The United Nations has tapped Penn State to lead a global network that aims to transform the building sector.
The U.N. is developing a framework for global building standards — for both new constructions and retrofits — that advances energy efficiency and human performance.
In its lead role, Penn State will help provide research and education to support those standards, said Tom Richard, director of the Institutes of Energy and the Environment at Penn State. And it’s through an interdisciplinary approach.
The building sector is about one-third of the global economy, Richard said, and so it involves everyone from building code officers to mortgage finance bankers and electricians and carpenters to architects and engineers.
Buildings account for about 40 percent of humanity’s carbon footprint, he said.
“We have technologies today to drive those carbon emissions to near zero and create net zero energy buildings with fairly cost-effective technologies, but there’s a number of barriers to that,” Richard said.
Those include the way buildings are built and financed; the way people involved in the building sector traditionally interact and the kind of contractual relationships they have; and the technologies are new and haven’t been proven in all parts of the world, he said.
The big question, according to James Freihaut, the technical director of Penn State at The Navy Yard in Philadelphia and a professor architectural engineering, is how do you get a serially fragmented industry — where each entity is trying to maximize its own individual profit while minimizing its performance risk relative to the building — to behave like a virtually, vertically integrated industry that can actually deliver known, measured system performance in a building?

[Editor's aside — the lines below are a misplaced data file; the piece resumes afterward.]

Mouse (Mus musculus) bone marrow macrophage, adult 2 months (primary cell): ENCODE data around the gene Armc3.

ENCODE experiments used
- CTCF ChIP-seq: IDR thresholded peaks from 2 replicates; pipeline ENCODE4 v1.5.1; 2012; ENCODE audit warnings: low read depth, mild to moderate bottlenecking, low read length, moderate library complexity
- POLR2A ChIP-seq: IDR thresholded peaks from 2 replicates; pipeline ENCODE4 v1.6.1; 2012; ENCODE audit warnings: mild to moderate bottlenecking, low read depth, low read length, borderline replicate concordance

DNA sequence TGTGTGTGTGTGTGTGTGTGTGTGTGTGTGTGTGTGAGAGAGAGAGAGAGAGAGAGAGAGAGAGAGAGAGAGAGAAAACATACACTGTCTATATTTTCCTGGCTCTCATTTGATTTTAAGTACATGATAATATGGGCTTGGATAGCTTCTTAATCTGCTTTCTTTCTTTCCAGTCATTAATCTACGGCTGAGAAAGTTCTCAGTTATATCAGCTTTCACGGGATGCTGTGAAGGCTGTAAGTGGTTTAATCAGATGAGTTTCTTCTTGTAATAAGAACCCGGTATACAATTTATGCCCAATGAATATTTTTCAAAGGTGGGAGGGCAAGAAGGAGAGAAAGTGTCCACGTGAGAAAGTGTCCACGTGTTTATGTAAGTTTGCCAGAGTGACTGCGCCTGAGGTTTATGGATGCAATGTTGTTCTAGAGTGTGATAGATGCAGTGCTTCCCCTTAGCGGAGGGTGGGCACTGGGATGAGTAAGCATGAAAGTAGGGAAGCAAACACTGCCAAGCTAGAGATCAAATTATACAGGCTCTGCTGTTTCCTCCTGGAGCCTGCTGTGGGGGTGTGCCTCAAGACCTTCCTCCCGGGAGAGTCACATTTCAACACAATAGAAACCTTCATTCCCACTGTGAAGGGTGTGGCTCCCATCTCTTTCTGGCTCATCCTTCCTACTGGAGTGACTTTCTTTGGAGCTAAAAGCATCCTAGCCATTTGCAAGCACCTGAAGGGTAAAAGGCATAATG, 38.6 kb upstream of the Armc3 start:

“At one level that sounds like a really overwhelming challenge, and it is ambitious — there’s no question — but we think that there’s a lot of things that make it also possible,” he said.
One is that the cost differential isn’t that great anymore, Richard said, and the second is that these buildings are high-performance, not just with respect to energy, but to human performance, including health and worker satisfaction and performance.
Several decades ago, there was an effort to make buildings use less energy but not perform better, Freihaut said at a housing conference this week at Penn State.
“There are a lot of chronic diseases now that are being epidemiologically related to indoor air quality — not outdoor air quality, but indoor quality,” he said.
Allergic sensitization and asthma rates are going up, he said, describing it as a “tragedy” and “huge medical problem.”
Richard said the Global Building Network is an opportunity for Penn State to extend beyond its own campus and students and existing relationships to the rest of the world.
“We don’t think that the world’s gonna change overnight, but I think we will see significant and measurable progress within three to five years — not just here in Pennsylvania but in many places around the world,” he said.